Local Nonprofit Relaunches Nationwide Pitch Competition for Minority-owned Businesses
Gary Cunningham, president and CEO of the nonprofit Metropolitan Economic Development Association, says the event can help connect investors to entrepreneurs of color. (Photo courtesy of MEDA)

Local Nonprofit Relaunches Nationwide Pitch Competition for Minority-owned Businesses

Even higher turnout expected in event's second year.

The Metropolitan Economic Development Association has opened up applications for its pitch competition for minority-owned businesses.

Known as the MEDA Million Dollar Challenge, the Shark Tank-style competition gives ethnic minority-owned firms a chance to win a share of more than $1 million in financing to help grow their businesses.

Last year, MEDA received more than 220 applications for the nationwide competition, says Gary Cunningham, the association’s president and CEO. Nine firms went on to win financing.

This year, the organization expects the total number of applicants to double, he says.

“For these competitions, the second year is always bigger than the first,” Cunningham tells TCB. “We’ve had people from all over the country apply because there’s very little money available in the patient capital market for minority entrepreneurs, so people flock to it.”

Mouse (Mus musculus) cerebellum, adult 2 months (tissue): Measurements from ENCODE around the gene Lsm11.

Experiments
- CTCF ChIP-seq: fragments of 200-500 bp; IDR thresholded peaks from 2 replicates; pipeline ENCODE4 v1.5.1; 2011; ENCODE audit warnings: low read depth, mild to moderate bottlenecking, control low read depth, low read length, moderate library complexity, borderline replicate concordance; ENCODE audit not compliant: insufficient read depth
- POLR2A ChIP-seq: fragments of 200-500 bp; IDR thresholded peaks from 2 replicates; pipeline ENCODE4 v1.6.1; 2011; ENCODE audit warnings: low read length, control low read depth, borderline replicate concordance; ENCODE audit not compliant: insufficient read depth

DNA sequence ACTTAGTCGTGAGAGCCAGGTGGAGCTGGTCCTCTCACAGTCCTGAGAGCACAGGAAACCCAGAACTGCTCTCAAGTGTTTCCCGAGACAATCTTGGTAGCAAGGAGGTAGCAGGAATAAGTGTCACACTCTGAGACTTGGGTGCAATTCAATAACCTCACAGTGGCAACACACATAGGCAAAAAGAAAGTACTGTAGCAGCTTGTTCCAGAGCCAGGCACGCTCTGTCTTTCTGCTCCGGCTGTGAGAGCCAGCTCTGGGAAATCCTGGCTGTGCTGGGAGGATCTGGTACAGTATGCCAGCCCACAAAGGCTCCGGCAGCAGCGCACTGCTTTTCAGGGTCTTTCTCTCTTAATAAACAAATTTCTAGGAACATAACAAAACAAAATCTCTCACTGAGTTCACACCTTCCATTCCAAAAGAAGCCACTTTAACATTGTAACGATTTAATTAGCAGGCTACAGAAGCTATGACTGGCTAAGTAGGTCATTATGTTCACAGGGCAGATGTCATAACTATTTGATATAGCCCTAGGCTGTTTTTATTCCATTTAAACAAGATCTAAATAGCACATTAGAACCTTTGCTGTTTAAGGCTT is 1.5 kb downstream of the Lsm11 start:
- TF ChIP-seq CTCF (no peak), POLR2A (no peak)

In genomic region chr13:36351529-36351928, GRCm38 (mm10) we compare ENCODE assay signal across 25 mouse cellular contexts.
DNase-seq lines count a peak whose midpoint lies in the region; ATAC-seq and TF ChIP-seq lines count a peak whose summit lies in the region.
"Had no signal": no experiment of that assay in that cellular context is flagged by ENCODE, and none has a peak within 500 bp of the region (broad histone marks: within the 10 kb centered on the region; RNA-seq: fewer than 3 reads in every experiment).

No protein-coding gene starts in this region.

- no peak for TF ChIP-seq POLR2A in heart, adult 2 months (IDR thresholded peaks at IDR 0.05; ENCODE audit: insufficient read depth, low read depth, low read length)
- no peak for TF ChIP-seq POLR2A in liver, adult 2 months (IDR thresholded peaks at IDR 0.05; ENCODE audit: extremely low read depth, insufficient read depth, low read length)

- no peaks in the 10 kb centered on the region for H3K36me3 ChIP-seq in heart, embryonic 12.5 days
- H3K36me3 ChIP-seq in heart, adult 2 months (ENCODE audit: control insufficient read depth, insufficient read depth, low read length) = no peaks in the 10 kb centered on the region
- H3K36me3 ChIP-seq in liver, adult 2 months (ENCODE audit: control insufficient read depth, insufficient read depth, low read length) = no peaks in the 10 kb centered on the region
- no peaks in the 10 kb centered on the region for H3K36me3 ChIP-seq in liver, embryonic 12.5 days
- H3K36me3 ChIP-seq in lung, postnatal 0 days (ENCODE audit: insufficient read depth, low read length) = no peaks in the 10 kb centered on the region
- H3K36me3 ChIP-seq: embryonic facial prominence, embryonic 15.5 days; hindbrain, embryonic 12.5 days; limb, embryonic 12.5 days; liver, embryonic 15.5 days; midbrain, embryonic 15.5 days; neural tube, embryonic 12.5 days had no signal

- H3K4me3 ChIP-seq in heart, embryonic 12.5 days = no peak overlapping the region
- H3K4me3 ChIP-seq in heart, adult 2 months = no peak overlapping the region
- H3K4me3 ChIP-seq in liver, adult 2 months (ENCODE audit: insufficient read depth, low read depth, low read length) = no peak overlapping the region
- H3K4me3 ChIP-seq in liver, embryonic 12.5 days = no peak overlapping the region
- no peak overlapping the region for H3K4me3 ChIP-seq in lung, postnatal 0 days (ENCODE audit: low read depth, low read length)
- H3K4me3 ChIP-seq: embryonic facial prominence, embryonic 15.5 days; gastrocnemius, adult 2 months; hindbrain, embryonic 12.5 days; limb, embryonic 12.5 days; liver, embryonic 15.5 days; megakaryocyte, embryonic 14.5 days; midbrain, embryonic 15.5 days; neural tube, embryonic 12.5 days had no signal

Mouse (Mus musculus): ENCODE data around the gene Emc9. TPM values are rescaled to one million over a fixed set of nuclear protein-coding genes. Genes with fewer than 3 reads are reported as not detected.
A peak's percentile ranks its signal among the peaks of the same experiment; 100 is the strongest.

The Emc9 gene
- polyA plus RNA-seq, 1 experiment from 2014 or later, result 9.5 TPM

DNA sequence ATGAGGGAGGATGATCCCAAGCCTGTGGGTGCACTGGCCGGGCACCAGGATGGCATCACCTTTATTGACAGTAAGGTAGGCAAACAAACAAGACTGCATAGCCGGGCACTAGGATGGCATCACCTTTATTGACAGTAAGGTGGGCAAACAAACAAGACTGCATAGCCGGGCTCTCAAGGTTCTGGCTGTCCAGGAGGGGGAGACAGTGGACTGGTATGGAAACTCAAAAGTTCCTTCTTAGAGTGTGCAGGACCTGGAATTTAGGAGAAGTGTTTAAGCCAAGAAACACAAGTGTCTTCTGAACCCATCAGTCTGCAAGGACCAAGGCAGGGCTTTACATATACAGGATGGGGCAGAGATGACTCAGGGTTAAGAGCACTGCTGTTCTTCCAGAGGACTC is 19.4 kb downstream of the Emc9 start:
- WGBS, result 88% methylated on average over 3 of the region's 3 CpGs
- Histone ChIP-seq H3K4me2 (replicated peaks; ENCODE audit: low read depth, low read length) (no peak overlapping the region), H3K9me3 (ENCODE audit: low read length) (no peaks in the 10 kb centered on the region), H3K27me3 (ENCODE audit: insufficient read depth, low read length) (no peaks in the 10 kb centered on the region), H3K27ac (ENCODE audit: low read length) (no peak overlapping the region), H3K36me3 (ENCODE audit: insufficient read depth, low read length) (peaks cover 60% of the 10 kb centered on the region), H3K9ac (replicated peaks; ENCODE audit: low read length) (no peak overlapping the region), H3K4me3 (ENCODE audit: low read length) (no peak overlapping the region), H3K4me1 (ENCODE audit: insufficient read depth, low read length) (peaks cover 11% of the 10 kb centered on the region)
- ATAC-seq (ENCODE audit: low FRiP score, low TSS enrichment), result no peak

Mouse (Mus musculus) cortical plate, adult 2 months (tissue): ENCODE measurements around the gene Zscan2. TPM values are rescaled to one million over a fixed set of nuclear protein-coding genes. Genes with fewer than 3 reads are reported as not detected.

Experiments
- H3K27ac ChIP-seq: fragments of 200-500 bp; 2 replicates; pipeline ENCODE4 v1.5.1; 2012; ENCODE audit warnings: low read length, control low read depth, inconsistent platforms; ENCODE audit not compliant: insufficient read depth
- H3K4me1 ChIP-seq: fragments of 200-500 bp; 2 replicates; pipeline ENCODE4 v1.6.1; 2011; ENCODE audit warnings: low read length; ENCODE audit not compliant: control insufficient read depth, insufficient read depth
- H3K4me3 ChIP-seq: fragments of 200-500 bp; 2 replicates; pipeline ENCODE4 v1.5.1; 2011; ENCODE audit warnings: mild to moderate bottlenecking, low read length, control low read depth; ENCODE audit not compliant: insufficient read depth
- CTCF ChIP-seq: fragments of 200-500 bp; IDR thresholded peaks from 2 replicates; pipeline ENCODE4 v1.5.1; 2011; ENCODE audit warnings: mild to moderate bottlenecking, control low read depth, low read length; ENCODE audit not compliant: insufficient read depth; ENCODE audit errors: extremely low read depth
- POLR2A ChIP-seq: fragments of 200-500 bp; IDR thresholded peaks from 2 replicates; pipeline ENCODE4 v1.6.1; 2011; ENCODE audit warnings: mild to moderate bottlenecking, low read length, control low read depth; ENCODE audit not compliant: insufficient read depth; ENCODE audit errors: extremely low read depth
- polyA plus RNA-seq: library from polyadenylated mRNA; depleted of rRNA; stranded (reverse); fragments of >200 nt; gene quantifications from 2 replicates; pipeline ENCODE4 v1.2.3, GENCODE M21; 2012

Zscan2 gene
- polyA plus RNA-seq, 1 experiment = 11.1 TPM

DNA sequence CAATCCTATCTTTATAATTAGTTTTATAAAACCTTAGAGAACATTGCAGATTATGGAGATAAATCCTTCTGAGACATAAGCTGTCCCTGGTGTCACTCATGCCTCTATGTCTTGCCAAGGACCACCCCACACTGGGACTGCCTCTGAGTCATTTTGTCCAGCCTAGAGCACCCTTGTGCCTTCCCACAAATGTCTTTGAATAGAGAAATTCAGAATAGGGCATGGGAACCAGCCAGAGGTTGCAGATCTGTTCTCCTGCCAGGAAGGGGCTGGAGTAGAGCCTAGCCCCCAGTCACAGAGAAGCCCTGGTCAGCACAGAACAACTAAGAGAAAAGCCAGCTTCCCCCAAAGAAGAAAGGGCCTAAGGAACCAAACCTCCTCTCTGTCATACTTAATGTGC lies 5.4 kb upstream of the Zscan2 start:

Applications are due June 13. MEDA will invite 20 semi-finalists for a “speed-pitch” event in St. Paul around the end of July.

The top ten will be invited back to make a final pitch during Twin Cities Start-Up Week in October. Before the final pitch, MEDA will host a bootcamp to help applicants refine their pitch.

“It really helps them,” Cunningham says of the bootcamp. “We get professional investors come in to help them with their pitch decks. There was a huge differences in the presentations between the first group and the second group because of all the work that went into it.”

Even those that didn’t go on to win the top prize “got a lot” out of the coaching.

In Cunningham’s view, the challenge serves as a key connecting point between investors and firms owned by people of color. For some investors, the event has helped “open their eyes to the innovative minority businesses across the country,” Cunningham says.

“People want to have inclusivity in their portfolio,” he says. “They don’t want to just have a portfolio that’s segregated. They want to have a portfolio that represents America.”

The challenge also is aimed at addressing a gap in financing for minority-owned firms, which can often face higher loan denial rates, according data from the Minority Business Development Agency.

Investors will be looking for profitable, high-growth business ideas, Cunningham says.

MEDA will assemble a panel of investors from across the U.S. to judge the finalists. That’ll include folks from San Francisco, New York and even a few local investors.